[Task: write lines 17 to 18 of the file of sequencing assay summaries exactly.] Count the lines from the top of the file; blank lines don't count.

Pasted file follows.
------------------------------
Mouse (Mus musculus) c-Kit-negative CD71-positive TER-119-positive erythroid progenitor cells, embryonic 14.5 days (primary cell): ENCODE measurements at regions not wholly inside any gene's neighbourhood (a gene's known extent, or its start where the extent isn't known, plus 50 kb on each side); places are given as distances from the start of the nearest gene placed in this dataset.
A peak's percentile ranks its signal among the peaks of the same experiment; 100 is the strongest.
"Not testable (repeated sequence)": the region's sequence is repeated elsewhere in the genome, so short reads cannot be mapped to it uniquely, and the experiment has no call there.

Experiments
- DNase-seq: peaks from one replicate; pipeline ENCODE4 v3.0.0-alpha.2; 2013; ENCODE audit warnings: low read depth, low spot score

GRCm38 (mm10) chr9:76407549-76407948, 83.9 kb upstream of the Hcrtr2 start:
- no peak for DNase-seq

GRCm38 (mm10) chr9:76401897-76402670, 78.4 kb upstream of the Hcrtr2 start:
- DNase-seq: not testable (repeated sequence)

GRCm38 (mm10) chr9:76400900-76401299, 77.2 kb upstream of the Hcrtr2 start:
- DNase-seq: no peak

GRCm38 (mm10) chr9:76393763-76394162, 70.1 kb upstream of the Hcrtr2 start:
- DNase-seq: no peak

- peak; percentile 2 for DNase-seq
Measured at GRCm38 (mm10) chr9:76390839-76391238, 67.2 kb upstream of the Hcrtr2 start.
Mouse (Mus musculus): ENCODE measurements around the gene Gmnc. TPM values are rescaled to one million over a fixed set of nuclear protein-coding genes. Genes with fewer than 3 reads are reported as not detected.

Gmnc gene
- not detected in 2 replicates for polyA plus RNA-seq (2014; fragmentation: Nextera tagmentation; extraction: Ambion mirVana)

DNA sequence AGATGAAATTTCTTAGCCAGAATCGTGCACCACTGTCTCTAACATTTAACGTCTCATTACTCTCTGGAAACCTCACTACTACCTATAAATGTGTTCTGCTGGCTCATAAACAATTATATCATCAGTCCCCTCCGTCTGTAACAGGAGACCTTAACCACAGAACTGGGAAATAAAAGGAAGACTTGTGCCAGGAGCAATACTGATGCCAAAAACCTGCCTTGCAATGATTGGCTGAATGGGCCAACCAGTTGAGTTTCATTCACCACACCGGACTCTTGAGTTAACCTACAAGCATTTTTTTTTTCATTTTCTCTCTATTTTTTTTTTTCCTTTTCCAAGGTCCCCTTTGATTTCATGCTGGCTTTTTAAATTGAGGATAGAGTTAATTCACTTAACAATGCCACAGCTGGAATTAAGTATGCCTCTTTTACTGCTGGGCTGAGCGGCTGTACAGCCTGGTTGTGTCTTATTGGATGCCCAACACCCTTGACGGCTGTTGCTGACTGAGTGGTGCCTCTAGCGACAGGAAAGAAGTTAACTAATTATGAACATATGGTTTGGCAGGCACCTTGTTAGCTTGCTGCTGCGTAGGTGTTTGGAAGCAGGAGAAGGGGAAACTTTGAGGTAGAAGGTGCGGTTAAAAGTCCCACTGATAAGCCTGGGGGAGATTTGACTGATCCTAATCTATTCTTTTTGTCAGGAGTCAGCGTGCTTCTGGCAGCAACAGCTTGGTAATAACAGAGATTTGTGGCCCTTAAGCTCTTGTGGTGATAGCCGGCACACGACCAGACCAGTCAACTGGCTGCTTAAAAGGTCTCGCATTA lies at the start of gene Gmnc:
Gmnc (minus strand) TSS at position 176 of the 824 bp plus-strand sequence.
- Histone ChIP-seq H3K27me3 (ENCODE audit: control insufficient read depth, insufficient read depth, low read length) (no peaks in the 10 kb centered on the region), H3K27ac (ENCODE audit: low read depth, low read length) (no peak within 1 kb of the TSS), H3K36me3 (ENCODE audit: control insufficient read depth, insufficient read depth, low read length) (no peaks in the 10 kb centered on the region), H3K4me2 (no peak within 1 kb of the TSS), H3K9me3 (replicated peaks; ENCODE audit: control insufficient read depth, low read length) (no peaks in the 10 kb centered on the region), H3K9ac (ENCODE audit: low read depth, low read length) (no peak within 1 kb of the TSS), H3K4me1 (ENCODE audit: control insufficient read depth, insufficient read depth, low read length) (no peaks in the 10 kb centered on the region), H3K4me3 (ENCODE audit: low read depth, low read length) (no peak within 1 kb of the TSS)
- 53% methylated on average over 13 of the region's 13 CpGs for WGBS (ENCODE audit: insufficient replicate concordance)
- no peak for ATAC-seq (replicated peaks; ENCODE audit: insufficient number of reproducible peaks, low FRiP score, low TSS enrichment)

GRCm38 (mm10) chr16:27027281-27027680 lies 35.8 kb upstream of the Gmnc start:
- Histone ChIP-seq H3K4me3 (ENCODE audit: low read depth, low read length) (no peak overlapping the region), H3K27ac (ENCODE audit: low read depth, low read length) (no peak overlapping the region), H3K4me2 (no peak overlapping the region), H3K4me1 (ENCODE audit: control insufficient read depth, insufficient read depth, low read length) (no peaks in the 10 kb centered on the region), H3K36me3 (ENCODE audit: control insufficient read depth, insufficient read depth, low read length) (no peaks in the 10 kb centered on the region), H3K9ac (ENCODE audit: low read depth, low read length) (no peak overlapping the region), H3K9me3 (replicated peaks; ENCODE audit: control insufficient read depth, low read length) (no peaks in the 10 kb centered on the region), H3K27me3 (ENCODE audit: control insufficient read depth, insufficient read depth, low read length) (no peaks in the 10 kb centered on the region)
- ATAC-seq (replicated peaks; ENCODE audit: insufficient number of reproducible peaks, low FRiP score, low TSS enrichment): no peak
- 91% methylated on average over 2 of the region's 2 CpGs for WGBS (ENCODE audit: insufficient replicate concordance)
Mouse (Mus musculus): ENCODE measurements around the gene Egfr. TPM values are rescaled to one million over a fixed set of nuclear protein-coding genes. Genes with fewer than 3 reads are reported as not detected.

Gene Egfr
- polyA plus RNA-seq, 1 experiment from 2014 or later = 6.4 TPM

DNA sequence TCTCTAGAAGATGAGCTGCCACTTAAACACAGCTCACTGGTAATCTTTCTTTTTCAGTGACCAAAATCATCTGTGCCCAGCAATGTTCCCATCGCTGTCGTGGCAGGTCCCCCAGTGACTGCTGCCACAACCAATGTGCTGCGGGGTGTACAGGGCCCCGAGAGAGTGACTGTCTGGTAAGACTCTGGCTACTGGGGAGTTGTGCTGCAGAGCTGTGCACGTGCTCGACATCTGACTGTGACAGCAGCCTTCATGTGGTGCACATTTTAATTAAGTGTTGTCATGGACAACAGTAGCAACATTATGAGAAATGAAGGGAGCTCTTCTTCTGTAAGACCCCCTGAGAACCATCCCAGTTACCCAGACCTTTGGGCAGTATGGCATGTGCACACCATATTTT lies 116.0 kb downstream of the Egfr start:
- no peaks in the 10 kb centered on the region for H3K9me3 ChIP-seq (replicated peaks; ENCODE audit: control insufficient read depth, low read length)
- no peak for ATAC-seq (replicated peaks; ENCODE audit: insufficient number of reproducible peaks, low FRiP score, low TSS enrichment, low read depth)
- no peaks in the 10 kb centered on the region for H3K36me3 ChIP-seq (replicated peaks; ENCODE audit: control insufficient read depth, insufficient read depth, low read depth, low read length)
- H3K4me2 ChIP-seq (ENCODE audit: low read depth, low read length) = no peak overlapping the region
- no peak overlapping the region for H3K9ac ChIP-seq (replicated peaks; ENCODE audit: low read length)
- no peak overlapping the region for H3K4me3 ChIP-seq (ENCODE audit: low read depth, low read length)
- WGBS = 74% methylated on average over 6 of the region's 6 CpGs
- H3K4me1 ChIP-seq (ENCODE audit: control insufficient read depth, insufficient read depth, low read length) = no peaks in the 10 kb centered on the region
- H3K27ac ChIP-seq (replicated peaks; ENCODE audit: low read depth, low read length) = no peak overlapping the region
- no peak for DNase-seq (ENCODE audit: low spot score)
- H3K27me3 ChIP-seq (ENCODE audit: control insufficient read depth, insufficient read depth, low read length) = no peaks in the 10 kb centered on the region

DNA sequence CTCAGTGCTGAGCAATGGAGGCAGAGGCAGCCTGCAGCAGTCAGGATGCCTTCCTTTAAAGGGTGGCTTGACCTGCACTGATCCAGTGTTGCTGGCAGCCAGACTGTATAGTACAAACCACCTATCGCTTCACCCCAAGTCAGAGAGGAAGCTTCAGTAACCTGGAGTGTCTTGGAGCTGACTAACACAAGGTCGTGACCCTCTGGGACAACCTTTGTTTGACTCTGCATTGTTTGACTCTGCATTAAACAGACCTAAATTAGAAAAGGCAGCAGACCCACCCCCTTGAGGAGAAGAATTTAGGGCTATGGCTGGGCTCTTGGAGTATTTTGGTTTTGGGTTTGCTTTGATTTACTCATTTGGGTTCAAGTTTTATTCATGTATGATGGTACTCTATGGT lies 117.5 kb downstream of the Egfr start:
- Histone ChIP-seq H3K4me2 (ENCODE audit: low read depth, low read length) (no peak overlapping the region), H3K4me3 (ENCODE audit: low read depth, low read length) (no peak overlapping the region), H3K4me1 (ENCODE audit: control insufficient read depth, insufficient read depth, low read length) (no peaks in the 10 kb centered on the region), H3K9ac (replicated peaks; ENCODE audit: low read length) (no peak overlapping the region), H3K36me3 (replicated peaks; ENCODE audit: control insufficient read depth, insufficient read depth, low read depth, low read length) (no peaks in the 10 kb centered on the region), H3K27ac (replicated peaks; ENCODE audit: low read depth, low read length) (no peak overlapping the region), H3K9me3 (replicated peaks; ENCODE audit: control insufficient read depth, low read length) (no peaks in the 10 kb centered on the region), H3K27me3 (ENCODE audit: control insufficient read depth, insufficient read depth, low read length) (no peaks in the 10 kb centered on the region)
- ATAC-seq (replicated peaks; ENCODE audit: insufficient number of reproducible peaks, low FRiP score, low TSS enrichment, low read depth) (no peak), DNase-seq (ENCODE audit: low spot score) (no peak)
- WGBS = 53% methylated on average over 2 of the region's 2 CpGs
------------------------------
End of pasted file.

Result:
Gmnc gene
- not detected in 2 replicates for polyA plus RNA-seq (2014; fragmentation: Nextera tagmentation; extraction: Ambion mirVana)